EZ-pass cheaters rip off tax payers
Updated: Friday, May 16 2014, 08:14 AM EDT
Rochester, N.Y. -- About 24 million drivers use an E-Z Pass to make it faster and easier to navigate toll roads. It turns out evading the bill after the fact is also E-Z.
In a Waste Watch investigation, 13WHAM News has learned some people use elaborate devices to cheat the system. Others get away with tens of thousands of dollars because the state does little to go after the money.
Port Authority police officer Steve Pisciotta held up a license plate that has been crudely altered.
"This plate is actually a 2-3 grease," he said. "The grease on the plate made it appear to be an 8."
They've also amassed a collection trick plates that are much more sophisticated, including flip plates.
"It has a switch right here that would be on the dash board," he said. "When it approached the toll, (the driver) flipped a switch. The license plate is now out of view of the camera."
We found it was easy to locate dozens of flip-plates and hide-a-plates on the Internet for about $100 each. That's about equal to the tolls of two round trips between Rochester and Manhattan.
Using these devices can lead to criminal charges, so some toll cheats don't use them. Instead, they simply drive through and then refuse to pay.
Authorities said most of the cheats operate downstate and rack up huge bills. Hatim Said owes $94,000 in tolls and fines from driving a transport van into Manhattan every day.
Taxi driver Eric Mark Bonhommer owes $28,000.
An Oklahoma trucking company owes a whopping $1.7 million.
Other than a call from a collection agency, repeat cheats face few consequences. There are no criminal penalties for refusing to pay. The state doesn't even aggressively go after what it's owed.
All of this adds up to a loss to tax payers of $150 million dollars in the last five years.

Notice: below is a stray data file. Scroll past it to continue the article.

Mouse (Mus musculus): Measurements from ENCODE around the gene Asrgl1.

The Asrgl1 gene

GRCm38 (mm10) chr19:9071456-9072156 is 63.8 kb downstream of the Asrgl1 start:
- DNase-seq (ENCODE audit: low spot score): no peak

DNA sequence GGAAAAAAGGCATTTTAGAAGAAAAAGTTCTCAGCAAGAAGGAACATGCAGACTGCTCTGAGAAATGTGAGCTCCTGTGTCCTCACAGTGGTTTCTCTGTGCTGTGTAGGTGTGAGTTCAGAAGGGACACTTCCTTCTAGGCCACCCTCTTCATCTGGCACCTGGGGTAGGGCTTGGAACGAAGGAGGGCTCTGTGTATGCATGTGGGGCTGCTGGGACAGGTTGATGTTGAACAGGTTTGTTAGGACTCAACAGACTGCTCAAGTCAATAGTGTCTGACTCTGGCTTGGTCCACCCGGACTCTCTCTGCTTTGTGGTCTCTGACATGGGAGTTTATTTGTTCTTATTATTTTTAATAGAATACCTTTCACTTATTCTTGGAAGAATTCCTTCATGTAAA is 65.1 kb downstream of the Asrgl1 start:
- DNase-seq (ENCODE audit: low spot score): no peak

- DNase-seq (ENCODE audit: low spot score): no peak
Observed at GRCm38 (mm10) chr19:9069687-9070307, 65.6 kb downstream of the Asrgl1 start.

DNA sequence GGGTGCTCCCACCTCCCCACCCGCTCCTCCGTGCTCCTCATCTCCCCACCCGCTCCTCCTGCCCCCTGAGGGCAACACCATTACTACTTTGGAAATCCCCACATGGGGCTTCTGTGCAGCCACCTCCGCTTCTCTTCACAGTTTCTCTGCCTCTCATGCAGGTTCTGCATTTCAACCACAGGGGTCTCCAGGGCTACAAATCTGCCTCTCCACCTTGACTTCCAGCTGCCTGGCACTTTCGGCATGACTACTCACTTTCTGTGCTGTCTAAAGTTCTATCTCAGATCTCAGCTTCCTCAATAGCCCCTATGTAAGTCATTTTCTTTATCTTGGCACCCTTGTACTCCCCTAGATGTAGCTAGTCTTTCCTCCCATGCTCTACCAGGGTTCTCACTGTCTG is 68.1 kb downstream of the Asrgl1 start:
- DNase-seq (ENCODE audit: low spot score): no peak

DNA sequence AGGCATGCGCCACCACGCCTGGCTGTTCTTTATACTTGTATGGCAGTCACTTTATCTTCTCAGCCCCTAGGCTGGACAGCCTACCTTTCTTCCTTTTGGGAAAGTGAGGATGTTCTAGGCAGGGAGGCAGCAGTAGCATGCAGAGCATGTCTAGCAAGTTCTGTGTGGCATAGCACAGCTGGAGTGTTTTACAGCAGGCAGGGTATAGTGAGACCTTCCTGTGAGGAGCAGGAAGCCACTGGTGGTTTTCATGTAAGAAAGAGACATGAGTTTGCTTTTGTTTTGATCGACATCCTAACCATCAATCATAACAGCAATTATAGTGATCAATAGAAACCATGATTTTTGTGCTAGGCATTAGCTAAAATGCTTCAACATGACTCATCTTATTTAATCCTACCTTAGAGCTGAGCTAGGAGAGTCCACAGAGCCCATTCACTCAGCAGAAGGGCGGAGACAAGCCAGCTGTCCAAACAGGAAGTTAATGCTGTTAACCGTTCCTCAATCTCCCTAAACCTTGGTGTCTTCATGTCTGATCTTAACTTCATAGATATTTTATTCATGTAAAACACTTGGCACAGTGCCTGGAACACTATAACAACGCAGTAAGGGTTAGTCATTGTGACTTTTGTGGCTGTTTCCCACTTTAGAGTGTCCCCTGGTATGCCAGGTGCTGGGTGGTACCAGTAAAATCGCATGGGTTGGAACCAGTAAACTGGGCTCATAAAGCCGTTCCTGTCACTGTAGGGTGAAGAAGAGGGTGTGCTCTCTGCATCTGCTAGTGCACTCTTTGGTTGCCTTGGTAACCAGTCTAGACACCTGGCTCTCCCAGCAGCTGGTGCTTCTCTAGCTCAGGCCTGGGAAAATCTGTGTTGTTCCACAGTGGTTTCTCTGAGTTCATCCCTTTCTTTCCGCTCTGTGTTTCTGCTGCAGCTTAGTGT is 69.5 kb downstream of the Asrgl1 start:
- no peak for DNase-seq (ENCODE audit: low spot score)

When the Thruway hikes tolls to make up the difference, honest drivers pay.
"I think it's terrible," said E-Z Pass subscriber Mark George. "I think they should be held accountable just like if I didn't pay my RG&E bill."
George is a salesman who is on the road five days a week with an E-Z Pass bill to match.
"There should be a system in place to protect people who are paying their bills," he said.
Sen. Joe Robach chairs the transportation committee. He said the Thruway needs to more aggressively go after the money it's owed and create consequences for cheaters that include fines and suspending registrations.
"The fines are relatively small now, and we're not apprehending a lot of people or recouping a lot of that money," Robach said. "I would like to see that changed."
Two proposed laws would increase the consequences for toll evaders.
A Senate bill would suspend a driver's registration after five toll violations in 18 months.
An assembly bill goes one step further adding criminal penalties. However, neither bill addresses ways to go after the money that's already owed.
For people like George, the solution to the problem of tollroad cheats is simple.
"I think there should be some type of system in place," he said. "Strike one, strike two, strike three and you lose your ability to drive on the Thruway."